I just wish that the liberals who so frequently slander evangelical Christians had the slightest clue about how much money and time we give to the people they slander us for hating.  I just wish that they knew that Christians in thousands of churches give billions of dollars to the needy; and that maybe they would rather be able to do that than let Obama seize their money so he can give it to political boondoggles like Solyndra.  But as hard as it is for a rich man to enter heaven, the Bible is even more clear that it is even harder for an ignorant fool to ever become anything other than an ignorant fool.

We also gave away lots of toiletries (shampoo, toothpaste, pretty much you name it, we gave it away) to help these families.  One young Hispanic family just had lost everything in an apartment fire.  We found them immeidate housing, and gave them clothes, jackets, blankets and everything we could round up to give them.  And we’re not done with that family yet, either.

But I digress.

I told the coordinator what I’d done knowing that she wouldn’t be happy with me and knowing why she wouldn’t be happy.  Those turkeys had to last for all the families.  And my “generosity” could cost another family such that they didn’t get any food at all.

Well, I thought about it.  The worst people on earth are those who are “generous with other peoples’ money.”  We call them liberals and they are the worst, the most self-righteous, the most sanctimonious people on earth as they seize money from people they demonize in order to cynically redistribute it to people who will vote for them and keep them in power.  And it didn’t take very long to occur to me that if that situation were to arise, well, I owed that family.  After all, I had given that extra food package to that family.  And if anybody needed to “pay his fair share” to take care of the family that may not have received a package because of what I did, it was me with my own money; not the “Other People’s Money” with which liberals “help.”

A figure just popped into my head with crystal clarity: $35.  That was about what each food package cost as I thought about the cost of the turkey (about a dollar a pound at Wal-Mart) and the canned and dry goods.  I made sure I had $35 cash in my billfold and decided to monitor the turkey situation and make sure I would be there for the first family to not get a turkey if that situation occurred and give them $35.  It was worth it; I’d felt led to do it and it felt like the right thing to do.

As it turned out, we had more than enough turkeys.  I was “spared” having to give money to some family I’d deprived.  And I felt further vindicated that I’d done what the Lord had led me to do.

Yea for me.

But it turns out God wasn’t done with that $35 that I now merrily thought was mine again.

You see, there was another issue that was going on at the same time.  The daughter of the coordinator was trying to give away three very cute puppies that she’d brought in her old minivan.  The son of our Santa Claus – a teenager who had ADHD – made it his mission in life to give away those puppies.  And he gave away two of them.  One of them went to a mother who had just lost her dog when it jumped out of her car.  When she heard that these puppies were a mix of the same breed of the dog she lost, she came over and ended up adopting a pup.  Her son was soon holding that dog and utterly refusing to give it up.  But the third puppy was a different story.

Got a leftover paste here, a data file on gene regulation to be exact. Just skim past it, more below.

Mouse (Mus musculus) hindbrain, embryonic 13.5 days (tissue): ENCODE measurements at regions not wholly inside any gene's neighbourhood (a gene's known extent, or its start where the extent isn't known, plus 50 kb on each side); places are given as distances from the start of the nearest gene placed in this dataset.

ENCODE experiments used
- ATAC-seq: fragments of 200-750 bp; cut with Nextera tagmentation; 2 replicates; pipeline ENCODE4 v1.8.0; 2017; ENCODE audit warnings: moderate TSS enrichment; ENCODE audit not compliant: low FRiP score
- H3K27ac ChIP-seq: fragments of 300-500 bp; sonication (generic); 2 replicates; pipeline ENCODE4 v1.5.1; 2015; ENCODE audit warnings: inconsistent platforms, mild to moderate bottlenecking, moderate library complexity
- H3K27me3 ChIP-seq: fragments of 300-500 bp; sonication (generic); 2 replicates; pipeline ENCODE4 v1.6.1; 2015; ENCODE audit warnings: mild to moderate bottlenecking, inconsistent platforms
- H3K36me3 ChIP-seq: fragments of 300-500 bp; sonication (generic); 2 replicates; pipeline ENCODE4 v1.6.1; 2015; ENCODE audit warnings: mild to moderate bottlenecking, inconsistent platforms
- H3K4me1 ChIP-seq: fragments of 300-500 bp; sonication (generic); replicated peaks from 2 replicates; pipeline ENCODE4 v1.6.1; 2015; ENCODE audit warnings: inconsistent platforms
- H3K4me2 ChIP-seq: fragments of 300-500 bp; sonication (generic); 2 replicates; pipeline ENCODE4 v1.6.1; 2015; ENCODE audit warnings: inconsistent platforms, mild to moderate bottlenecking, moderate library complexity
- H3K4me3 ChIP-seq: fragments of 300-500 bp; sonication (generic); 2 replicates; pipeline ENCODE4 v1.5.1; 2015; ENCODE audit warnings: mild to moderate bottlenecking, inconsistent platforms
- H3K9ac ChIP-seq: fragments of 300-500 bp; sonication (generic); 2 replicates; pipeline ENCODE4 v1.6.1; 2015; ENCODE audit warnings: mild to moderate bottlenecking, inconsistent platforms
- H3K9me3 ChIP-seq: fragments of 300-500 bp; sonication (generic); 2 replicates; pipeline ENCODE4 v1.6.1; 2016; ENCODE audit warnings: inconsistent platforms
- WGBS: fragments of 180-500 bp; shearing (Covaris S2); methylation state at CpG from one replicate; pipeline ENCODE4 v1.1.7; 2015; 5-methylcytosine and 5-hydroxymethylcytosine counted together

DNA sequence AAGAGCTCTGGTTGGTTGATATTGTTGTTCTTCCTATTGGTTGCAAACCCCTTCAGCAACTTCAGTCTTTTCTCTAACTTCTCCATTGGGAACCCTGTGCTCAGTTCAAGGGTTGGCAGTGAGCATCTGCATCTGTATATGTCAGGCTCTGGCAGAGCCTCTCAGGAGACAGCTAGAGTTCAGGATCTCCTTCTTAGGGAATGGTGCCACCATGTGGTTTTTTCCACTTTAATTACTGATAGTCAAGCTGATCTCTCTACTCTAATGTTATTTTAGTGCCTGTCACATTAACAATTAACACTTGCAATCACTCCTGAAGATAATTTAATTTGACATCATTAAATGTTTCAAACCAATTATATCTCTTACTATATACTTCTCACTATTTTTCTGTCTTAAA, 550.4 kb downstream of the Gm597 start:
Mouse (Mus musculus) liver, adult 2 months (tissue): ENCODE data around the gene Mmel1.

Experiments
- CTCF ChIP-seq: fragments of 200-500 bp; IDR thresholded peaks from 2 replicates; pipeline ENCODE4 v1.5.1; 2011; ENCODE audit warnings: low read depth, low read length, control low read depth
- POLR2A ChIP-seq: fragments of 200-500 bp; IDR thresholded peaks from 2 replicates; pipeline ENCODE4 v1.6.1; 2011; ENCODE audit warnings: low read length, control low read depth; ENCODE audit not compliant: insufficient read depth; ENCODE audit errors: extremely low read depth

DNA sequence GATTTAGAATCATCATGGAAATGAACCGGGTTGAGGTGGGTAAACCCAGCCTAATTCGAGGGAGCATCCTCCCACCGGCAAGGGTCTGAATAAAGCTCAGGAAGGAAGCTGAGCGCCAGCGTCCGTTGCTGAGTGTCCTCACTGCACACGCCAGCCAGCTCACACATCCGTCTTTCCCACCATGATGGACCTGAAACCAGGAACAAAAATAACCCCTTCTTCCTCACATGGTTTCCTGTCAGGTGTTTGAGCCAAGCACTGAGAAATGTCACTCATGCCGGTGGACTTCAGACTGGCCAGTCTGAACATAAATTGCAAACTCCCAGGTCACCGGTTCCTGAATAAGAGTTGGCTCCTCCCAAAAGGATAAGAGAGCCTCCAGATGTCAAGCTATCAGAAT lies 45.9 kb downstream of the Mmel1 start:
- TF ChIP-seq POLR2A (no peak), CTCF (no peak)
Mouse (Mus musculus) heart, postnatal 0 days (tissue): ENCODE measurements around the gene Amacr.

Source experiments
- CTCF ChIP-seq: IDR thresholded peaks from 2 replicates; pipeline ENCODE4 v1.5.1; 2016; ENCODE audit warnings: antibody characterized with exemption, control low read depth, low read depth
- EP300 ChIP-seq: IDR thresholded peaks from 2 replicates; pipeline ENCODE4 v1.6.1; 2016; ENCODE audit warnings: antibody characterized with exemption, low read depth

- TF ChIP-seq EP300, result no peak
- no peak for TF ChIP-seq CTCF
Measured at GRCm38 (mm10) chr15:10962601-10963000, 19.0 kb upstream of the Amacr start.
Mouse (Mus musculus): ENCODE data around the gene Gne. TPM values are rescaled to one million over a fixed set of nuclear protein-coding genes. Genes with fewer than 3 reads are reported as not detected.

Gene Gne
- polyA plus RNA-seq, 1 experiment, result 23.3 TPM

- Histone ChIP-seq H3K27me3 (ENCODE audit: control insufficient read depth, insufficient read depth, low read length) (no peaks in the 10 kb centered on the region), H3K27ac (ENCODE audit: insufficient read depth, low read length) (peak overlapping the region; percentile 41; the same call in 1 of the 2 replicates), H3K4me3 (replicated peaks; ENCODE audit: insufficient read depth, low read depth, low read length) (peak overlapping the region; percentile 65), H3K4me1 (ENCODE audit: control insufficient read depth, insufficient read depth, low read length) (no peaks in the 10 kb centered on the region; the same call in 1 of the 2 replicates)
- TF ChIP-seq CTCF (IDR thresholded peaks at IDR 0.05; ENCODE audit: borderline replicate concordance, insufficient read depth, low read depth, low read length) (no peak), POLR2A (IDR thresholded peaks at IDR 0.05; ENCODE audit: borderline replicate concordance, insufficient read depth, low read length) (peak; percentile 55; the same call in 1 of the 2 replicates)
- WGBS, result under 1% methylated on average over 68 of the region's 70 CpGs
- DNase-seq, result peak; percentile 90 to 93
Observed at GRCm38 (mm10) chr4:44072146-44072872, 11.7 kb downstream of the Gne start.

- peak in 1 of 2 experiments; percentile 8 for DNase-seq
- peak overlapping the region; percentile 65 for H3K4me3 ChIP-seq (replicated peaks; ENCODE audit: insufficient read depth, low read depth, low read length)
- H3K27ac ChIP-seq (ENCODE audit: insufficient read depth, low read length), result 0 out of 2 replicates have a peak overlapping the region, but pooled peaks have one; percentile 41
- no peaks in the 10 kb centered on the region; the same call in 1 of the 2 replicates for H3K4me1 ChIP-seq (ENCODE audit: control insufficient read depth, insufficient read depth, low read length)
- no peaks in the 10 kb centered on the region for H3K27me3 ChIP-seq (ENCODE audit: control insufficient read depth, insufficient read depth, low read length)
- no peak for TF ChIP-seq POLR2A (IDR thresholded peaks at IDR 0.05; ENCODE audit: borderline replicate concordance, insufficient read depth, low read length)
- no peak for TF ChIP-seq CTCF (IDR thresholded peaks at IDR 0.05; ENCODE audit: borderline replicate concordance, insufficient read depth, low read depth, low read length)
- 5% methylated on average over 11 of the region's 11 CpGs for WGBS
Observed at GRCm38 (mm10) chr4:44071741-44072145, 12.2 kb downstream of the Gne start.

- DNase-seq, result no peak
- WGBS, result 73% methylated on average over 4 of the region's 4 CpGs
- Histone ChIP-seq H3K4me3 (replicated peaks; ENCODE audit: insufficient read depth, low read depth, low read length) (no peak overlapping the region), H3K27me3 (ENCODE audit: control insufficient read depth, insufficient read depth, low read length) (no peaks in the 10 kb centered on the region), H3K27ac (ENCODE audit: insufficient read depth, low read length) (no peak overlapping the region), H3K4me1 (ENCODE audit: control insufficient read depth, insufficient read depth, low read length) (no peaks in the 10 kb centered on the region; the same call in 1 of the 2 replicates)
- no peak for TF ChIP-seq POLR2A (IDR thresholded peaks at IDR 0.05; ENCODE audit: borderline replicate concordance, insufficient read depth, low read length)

It clearly had an eye infection, because it’s eyes were “gooey” and rather painful looking.  And nobody wanted it because they didn’t want to get stuck with the vet bill.

Santa’s son was beside himself worrying about this puppy he’d tried to give away all night.  He had waylaid each family as they came out clutching this puppy to his chest to keep it warm.  He was afraid that nobody would help it and it would die.  He desperately wanted his dad to let him take that puppy home – but it was pretty obvious that this was one Christmas wish Santa was NOT going to grant.

I heard the daughter of the coordinator talking to some other volunteers.  She didn’t know what to do.  Even the shelters wanted to charge her to take the puppy, and she couldn’t afford to pay for a veterinarian’s office charge.

I heard a young man say that the Animal Samaritan’s charges $35 for a vet visit, not counting the cost of the medicine the pup would surely need.  Which was WAY too much for the daughter to afford.

And then I heard God say, “Ahem.”  I didn’t have to look up at the sky and point at myself with a questioning look.  I knew He was talking to me.

And I realized that God had been buttering me up just like the turkeys I was giving away with the notion that I should pay $35 for a food package for a needy family.  Because He’d known that I wouldn’t have otherwise felt very led to give money for the care of somebody else’s puppy problem.  You know, unless He sneaked it in on me.  I love animals, but I generally give my money to charities for PEOPLE.

That’s when I realized that I’d already devoted that money to the Lord, whether I’d thought so or not.  And the Lord had a use for it.